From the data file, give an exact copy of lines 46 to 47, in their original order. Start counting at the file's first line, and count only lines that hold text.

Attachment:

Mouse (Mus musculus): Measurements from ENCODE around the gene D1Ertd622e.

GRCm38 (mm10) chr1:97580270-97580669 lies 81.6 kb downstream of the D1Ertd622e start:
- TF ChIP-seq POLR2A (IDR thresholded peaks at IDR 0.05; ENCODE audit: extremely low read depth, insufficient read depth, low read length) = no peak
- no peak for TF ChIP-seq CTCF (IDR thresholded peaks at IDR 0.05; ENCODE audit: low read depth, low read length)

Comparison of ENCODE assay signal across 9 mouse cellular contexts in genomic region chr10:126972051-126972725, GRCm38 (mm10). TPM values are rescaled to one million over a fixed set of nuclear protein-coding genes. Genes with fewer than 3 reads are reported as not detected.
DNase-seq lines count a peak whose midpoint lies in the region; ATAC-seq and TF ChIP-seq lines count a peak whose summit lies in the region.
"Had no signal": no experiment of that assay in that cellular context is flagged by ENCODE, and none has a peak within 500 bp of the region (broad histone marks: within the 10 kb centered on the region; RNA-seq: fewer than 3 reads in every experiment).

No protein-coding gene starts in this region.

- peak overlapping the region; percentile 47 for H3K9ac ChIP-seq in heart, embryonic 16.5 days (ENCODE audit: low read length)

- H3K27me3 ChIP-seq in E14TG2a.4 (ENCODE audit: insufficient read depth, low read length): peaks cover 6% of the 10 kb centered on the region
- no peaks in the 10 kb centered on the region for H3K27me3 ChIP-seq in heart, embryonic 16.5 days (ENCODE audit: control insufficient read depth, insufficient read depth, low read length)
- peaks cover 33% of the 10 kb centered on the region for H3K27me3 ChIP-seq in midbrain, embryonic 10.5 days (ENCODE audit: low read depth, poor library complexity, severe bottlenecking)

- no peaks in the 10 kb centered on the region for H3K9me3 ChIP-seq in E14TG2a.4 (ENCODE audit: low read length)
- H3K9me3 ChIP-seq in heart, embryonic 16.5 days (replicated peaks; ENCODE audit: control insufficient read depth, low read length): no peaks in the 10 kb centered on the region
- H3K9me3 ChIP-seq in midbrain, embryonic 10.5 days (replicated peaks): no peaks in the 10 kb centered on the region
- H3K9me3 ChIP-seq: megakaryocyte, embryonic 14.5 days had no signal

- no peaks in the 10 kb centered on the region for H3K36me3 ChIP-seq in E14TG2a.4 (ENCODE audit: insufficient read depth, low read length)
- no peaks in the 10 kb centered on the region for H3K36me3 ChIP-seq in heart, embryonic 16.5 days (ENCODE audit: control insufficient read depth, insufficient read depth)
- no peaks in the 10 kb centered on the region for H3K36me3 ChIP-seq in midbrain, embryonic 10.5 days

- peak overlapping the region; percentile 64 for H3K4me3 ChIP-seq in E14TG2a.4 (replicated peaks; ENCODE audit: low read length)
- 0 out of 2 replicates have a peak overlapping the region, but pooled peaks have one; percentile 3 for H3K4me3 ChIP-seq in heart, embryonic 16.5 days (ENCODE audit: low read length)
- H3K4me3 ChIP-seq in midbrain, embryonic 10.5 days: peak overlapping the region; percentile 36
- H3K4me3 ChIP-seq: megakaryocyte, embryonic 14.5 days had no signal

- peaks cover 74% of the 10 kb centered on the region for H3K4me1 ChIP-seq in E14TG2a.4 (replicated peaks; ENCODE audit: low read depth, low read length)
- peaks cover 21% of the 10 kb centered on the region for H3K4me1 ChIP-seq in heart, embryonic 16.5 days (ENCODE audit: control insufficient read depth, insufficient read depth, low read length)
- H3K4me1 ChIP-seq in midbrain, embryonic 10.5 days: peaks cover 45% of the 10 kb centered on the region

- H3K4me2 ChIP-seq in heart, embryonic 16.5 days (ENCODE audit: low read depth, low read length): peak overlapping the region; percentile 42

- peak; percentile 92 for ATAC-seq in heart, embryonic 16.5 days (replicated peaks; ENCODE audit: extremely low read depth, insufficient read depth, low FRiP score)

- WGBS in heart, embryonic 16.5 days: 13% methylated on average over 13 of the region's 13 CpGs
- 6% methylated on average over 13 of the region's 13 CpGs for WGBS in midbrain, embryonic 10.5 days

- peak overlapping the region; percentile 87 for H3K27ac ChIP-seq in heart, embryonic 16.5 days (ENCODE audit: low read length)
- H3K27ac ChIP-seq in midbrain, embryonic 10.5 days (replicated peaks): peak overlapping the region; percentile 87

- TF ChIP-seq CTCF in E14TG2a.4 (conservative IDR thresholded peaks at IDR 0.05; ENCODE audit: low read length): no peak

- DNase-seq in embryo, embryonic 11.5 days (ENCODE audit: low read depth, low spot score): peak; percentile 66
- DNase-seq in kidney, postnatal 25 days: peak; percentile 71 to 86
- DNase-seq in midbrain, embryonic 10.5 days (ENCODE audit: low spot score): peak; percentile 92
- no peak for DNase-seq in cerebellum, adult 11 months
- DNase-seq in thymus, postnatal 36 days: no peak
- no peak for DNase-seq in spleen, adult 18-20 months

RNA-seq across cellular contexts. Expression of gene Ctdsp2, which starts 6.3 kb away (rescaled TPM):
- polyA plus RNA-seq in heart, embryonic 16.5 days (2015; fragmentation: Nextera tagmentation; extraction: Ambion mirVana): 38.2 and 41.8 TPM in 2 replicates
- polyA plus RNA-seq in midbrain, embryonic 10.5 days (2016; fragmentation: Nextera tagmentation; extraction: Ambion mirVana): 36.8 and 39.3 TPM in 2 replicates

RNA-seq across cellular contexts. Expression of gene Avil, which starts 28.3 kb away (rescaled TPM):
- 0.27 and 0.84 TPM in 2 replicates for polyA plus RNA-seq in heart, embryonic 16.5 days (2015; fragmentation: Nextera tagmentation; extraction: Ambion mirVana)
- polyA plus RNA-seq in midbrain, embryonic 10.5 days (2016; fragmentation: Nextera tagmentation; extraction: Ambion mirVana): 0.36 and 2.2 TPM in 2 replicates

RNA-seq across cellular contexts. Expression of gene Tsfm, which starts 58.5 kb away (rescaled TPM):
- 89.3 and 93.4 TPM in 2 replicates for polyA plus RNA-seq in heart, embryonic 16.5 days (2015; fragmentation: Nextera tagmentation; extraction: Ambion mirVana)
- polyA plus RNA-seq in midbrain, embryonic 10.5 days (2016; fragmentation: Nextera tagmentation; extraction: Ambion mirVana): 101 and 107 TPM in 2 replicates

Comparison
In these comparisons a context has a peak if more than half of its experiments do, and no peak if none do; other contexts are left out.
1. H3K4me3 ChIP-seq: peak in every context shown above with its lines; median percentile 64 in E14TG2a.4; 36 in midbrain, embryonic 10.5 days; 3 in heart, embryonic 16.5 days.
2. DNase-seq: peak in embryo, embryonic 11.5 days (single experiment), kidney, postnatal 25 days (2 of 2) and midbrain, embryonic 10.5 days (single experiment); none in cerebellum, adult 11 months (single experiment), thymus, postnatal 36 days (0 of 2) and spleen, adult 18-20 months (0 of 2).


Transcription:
RNA-seq across cellular contexts. Expression of gene Tsfm, which starts 58.5 kb away (rescaled TPM):
- 89.3 and 93.4 TPM in 2 replicates for polyA plus RNA-seq in heart, embryonic 16.5 days (2015; fragmentation: Nextera tagmentation; extraction: Ambion mirVana)